Like every American teenager, senior Tim Pittman has a lot on his plate. With college only months away, AP exams only weeks away and an English paper due any day now, life is a big ten on the scale of one to hectic. But, surprisingly enough, Pittman's shoulders have been just a little bit lighter since the beginning of the school year. Maybe it's because, for the first time in forever, he can finally stop pretending to be straight.
In high school, sexuality is common knowledge and sexual activity is everybody's business. But even at a school with a reputation for being as liberal and accepting as Blair, how does a guy explain that instead of getting a goodnight kiss from Jill this weekend, he's going to be kissing Jack?
Coming out confused
Pittman knew in middle school that he wasn't 100 percent heterosexual and, in response to a curious inquiry, came out to a friend in the eighth grade. But in high school it was tough to come out more publicly because he never felt like he knew anything about his sexual orientation for sure.
Still questioning everything and not wanting to be labeled too soon, Pittman finds it difficult to place himself on the spectrum between bisexual and gay. "I feel like I should have come out with a big chart with a dot on it [indicating] where I think I am, not with one word," Pittman explains.
At this point, about ten of Pittman's closer friends know that he's not straight, and he believes quite a few others suspect something of the sort. Feeling very lucky, Pittman claims to have received absolutely no form of negative backlash and says that he is far more distraught about his sexuality than anyone he's told. "Nobody cared at all. I was more upset in the telling than they were. [Coming out] is one of those things that, if you watch too much TV, you think it's going to be really stressful, but it's not. My friends are nice people, you know?" he says, smiling.
Senior Nathan Hoefner tells a similar tale of his experience coming out at Blair. Hoefner is perhaps more "out" than Pittman. He acknowledges that although he actually only told his close friends, news at Blair travels fast. He says that most people's reactions impart a similar level of initial disbelief but are not at all offensive or upsetting. "Everybody always just has a lot of questions," Hoefner laughs.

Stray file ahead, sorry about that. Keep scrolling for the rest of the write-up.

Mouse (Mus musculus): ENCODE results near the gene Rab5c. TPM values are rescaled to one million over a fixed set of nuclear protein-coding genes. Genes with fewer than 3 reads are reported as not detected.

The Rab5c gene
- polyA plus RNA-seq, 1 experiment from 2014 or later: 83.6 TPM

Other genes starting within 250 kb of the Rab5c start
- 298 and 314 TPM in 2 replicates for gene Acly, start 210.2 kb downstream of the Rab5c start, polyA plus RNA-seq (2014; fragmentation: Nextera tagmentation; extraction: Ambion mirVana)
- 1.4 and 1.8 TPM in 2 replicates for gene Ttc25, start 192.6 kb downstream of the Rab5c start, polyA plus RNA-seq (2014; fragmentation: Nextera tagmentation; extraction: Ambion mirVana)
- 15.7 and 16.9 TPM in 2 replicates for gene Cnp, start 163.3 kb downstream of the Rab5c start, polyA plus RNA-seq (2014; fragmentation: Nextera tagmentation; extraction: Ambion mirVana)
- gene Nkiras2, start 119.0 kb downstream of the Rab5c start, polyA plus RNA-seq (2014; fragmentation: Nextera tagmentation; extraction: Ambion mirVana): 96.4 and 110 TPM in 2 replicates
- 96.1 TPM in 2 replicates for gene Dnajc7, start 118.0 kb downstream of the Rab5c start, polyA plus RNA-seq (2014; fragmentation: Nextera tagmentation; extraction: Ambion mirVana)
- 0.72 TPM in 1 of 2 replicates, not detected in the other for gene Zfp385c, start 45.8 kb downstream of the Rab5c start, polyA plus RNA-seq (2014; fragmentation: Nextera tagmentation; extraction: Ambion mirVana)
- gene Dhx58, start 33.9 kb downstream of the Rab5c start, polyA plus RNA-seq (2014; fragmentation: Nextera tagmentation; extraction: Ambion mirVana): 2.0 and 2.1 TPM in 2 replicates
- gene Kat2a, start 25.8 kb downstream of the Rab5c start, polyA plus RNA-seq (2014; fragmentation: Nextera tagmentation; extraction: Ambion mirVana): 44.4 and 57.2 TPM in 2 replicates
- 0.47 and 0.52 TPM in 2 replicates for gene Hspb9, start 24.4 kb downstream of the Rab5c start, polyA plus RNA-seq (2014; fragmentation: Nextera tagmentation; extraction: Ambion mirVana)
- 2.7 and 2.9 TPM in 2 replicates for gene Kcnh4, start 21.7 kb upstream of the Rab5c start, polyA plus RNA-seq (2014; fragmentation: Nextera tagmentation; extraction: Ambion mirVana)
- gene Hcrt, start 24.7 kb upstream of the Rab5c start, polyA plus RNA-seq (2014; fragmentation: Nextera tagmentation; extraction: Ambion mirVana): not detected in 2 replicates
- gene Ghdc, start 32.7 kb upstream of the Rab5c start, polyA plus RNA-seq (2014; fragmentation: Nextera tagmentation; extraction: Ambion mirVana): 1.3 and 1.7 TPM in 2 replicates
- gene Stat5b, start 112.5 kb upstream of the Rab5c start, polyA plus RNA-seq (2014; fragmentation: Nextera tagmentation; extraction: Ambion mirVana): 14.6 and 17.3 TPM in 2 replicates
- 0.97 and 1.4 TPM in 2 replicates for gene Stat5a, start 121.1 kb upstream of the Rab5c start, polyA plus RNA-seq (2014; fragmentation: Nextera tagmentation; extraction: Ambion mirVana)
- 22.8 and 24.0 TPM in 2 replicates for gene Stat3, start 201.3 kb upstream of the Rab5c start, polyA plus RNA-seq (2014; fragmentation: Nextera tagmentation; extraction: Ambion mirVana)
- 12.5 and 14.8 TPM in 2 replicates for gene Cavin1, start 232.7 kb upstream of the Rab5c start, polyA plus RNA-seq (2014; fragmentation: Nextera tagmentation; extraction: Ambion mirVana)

Out but not an outsider
It was tenth grade when Pittman found the perfect occasion to come out to someone at Blair. Before agreeing to become more serious with his girlfriend, he decided it would be appropriate to first discuss his sexual confusion as he understood it then. "I had to tell her. But it wasn't like, ‘Hey, I'm your boyfriend, and I'm gay!' It was the truth the way I thought it was then, but not necessarily how I think it is now," Pittman explains. The couple broke up six months later, but Pittman attributes the break-up to unrelated difficulties.
Hoefner's coming out process took on a comparable form. Before telling his friends or his parents, Hoefner came out to his cousin in ninth grade. Then, on Valentine's Day last year, Hoefner thought it would be appropriate to finally come out to his best friend at Blair. Ironically, she was under the impression that he was hitting on her. "She thought I was asking her out when I was really trying to tell her I was gay. She didn't believe me, and then she was like, ‘Really?'" he remembers.
In terms of his parents, Hoefner reasoned he could cross that bridge when he came to it. However, the bridge came a little sooner than he was expecting. "My mom kind of figured it out herself this summer. She confronted me about it and said something like, ‘You know how I always talked about you growing up and getting married? I don't necessarily mean to a woman,'" Hoefner recalls. He then felt he had to officially confirm his mother's suspicions simply to ease the awkwardness.
Elana Eisen-Markowitz. Elana Eisen-Markowitz was born in Washington, DC and lived there until her obese younger brother was born and the family was forced to move into a larger house in Takoma Park, MD. Elana then enrolled in the Spanish immersion program at Rolling Terrace Elementary School … More »